24. Describe how environmental conditions can influenced the phenotypic expression of a character. Explain what is
meant by “a norm of reaction.”
25. Distinguish between the specific and broad interpretations of the terms “phenotype” and “genotype.”
Mendelian Inheritance in Humans
26. Explain why studies of human inheritance are not as easily conducted as Mendel’s work with his peas.
27. Given a simple family pedigree, deduced the genotypes of some of the family members.
28. Explain how a lethal recessive gene can be maintained in a population.
29. Describe the inheritance and expression of cystic fibrosis, Tay-Sachs disease, and sickle-cell disease.
30. Explain why consanguinity increases the probability of homozygosity in offspring.
31. Explain why lethal dominant genes are much rarer than lethal recessive genes.
32. Give an example of a late-acting lethal dominant in humans and explain how it can escape elimination.
33. Define and give examples of multifactorial disorders in humans. Explain what can currently be done to reduce the
frequency of these diseases.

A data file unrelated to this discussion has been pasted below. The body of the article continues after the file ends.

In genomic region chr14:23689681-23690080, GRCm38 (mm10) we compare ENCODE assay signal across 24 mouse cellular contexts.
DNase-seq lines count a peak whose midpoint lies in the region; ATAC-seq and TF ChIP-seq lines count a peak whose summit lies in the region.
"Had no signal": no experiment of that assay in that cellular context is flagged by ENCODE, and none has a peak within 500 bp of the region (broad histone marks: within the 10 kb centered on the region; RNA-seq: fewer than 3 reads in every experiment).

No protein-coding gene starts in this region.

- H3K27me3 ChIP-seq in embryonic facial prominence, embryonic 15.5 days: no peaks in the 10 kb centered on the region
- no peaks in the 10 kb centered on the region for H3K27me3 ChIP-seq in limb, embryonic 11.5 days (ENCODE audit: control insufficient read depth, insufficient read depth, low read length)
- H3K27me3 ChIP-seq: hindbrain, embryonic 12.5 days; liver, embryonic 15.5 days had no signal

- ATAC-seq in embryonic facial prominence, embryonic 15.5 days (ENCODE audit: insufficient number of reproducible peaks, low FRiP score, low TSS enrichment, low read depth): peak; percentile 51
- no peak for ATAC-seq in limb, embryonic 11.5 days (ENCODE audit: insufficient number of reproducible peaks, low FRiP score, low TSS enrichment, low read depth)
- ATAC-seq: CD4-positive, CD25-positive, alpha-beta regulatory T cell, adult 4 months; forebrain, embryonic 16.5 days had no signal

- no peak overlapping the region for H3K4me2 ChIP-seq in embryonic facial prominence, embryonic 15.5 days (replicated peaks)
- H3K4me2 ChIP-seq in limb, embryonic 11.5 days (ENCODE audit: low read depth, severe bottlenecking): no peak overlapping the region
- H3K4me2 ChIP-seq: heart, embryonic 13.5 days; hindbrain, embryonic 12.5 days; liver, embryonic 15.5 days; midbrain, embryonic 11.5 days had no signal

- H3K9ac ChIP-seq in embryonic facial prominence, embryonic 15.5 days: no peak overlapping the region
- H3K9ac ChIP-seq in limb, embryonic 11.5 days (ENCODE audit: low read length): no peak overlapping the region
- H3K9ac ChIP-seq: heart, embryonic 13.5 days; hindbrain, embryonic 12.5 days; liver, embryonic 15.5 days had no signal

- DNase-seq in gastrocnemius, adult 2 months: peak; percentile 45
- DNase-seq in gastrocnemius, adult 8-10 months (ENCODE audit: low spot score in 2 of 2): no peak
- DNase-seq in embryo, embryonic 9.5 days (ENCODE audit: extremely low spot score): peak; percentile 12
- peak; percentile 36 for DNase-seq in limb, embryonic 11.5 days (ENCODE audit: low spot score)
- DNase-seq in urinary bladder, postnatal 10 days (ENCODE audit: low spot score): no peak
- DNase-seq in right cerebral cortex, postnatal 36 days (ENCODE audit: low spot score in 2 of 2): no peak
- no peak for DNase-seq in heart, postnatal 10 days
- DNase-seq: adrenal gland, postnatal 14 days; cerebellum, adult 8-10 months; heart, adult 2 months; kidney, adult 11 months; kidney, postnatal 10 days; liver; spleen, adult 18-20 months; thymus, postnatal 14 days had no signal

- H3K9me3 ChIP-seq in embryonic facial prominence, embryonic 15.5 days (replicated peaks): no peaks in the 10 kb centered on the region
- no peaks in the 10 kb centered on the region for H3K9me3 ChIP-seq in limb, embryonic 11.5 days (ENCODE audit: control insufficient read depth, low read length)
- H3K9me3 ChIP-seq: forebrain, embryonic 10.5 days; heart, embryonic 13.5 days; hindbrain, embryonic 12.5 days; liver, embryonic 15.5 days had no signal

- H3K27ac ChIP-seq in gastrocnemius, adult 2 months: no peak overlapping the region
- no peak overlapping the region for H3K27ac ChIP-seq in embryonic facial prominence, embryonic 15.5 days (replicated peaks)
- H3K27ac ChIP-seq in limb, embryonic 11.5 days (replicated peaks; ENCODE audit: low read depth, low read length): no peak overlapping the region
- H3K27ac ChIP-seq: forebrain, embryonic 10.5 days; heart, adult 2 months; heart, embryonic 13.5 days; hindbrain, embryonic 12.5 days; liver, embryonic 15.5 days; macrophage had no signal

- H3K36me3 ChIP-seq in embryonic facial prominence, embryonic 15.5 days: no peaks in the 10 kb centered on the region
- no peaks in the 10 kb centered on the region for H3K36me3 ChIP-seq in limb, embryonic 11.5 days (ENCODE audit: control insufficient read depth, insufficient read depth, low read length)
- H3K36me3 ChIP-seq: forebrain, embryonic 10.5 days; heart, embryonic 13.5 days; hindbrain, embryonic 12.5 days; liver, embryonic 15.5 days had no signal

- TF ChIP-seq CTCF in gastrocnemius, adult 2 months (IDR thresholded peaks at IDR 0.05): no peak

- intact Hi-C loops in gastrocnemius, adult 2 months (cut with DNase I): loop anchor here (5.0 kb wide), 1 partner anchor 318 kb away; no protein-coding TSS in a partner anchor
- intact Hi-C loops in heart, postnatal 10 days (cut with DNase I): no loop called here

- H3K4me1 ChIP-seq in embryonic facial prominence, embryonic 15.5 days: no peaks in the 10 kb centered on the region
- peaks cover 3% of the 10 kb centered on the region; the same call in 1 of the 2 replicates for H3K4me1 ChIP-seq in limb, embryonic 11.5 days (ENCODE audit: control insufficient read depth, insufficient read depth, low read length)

34. Explain how carrier recognition, fetal testing, and newborn screening can be used in genetic screening and counseling.
chorionic villus sampling (CVS)
law of segregation
law of independent assortment
norm of reaction
Chapter 15 – The Chromosomal Basics of Inheritance
Relating Mendelism to Chromosomes
1. Explain how the observations of cytologists and geneticists provided the basis for the chromosome theory of
2. Describe the contributions that Walter Sutton, Theodor Boveri and Thomas Hunt Morgan made to current
understanding of chromosomal inheritance.
3. Explain why Drosophila melanogaster is a good experimental organism.
4. Define and compare linked genes and sex-linked genes. Explain why the inheritance of linked genes is different
from independent assortment.